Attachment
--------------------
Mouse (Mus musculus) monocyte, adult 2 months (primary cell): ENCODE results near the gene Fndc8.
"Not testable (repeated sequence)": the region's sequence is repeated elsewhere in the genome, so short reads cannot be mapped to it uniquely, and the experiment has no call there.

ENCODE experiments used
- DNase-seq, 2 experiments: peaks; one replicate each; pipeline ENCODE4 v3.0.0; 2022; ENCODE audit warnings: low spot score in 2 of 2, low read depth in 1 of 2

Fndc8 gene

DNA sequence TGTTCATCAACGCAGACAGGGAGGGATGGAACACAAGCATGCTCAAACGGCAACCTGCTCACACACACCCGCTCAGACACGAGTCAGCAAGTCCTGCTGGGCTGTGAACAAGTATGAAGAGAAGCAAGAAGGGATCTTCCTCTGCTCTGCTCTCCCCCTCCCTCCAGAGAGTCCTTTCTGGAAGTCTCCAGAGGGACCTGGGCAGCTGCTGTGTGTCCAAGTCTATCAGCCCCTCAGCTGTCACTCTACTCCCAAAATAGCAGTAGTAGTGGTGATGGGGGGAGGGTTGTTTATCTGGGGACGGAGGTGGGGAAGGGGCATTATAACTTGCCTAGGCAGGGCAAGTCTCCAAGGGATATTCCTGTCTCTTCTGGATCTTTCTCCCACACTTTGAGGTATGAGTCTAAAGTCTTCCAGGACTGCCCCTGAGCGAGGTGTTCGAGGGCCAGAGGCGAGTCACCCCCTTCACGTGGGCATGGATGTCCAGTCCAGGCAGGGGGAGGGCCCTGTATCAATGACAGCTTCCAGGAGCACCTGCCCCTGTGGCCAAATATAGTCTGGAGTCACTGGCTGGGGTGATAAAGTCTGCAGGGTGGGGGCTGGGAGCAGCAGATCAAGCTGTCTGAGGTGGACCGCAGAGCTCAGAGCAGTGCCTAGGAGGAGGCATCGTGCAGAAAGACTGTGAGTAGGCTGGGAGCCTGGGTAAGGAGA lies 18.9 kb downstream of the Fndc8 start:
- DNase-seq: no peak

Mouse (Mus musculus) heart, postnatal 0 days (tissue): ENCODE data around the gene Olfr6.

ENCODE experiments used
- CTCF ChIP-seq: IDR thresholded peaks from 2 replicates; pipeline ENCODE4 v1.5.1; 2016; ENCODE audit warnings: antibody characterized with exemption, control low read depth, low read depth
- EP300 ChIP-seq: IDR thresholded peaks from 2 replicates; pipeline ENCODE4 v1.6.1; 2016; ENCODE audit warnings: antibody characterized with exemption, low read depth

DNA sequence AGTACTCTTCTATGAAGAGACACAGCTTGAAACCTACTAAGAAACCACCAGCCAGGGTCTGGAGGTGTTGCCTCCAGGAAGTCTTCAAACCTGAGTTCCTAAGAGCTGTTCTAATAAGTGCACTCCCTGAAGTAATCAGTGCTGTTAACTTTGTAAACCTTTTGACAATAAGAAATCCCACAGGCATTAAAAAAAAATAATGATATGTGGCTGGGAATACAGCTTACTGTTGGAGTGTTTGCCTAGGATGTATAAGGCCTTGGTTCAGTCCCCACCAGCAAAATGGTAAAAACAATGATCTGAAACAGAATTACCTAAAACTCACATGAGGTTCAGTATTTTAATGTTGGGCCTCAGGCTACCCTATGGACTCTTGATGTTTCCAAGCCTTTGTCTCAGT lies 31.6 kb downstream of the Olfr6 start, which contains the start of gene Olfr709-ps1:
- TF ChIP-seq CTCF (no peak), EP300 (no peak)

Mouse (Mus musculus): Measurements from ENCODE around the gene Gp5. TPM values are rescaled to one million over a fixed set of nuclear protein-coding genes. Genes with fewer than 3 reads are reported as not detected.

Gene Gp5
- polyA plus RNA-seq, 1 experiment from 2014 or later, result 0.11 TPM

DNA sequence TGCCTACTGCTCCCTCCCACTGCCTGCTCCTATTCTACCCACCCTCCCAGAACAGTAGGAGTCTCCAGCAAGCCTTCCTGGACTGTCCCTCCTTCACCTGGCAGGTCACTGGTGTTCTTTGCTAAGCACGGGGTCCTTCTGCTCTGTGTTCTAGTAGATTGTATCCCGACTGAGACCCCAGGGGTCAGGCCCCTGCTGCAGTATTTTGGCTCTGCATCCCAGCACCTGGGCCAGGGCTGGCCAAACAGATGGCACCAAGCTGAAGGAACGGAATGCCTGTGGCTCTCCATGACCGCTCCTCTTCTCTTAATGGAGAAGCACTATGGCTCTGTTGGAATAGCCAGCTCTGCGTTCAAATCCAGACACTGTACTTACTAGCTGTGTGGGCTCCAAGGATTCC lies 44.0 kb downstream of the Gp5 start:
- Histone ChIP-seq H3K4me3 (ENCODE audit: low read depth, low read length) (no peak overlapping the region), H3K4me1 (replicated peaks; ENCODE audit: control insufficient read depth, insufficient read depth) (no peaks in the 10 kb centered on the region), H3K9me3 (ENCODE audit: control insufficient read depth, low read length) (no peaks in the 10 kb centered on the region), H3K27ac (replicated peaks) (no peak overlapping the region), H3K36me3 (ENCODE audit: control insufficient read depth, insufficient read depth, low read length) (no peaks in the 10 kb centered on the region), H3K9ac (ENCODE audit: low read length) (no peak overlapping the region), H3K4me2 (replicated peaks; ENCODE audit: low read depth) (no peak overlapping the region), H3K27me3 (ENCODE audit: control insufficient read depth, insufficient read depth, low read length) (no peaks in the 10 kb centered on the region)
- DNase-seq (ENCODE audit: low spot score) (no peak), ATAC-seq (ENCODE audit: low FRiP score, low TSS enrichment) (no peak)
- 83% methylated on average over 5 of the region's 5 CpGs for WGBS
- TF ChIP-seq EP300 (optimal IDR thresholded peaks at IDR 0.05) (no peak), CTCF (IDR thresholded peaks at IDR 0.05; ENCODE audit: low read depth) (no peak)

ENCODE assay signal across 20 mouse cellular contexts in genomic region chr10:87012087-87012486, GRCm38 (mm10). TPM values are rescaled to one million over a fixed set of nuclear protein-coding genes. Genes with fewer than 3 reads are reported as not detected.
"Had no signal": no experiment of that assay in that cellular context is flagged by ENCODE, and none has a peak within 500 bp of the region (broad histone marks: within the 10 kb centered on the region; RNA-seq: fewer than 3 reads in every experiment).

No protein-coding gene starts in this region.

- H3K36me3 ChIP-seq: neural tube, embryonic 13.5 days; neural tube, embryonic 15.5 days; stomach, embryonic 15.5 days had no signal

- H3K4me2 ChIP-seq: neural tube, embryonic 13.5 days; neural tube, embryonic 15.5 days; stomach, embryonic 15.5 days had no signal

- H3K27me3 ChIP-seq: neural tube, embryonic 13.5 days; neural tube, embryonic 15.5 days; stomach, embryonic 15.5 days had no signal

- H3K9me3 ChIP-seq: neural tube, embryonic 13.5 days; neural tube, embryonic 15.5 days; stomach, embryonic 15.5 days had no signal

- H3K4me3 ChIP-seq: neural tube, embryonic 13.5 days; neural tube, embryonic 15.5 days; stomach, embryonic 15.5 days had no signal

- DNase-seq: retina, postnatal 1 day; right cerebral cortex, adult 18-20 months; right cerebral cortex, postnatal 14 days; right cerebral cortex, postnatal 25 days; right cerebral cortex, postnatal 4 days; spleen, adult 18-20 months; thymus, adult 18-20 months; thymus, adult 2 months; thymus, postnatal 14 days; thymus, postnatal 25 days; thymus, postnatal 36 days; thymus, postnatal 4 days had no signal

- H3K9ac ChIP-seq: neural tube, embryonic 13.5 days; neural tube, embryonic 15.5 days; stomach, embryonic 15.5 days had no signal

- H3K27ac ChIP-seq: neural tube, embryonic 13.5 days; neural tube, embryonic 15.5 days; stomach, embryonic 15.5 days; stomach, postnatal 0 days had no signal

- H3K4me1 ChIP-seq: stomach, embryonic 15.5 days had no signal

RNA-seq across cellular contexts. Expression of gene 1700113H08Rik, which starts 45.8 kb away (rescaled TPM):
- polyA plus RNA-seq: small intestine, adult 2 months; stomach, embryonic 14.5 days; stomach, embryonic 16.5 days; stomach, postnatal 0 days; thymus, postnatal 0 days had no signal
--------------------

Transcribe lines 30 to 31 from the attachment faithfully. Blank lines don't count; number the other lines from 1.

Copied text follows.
- DNase-seq: retina, postnatal 1 day; right cerebral cortex, adult 18-20 months; right cerebral cortex, postnatal 14 days; right cerebral cortex, postnatal 25 days; right cerebral cortex, postnatal 4 days; spleen, adult 18-20 months; thymus, adult 18-20 months; thymus, adult 2 months; thymus, postnatal 14 days; thymus, postnatal 25 days; thymus, postnatal 36 days; thymus, postnatal 4 days had no signal

- H3K9ac ChIP-seq: neural tube, embryonic 13.5 days; neural tube, embryonic 15.5 days; stomach, embryonic 15.5 days had no signal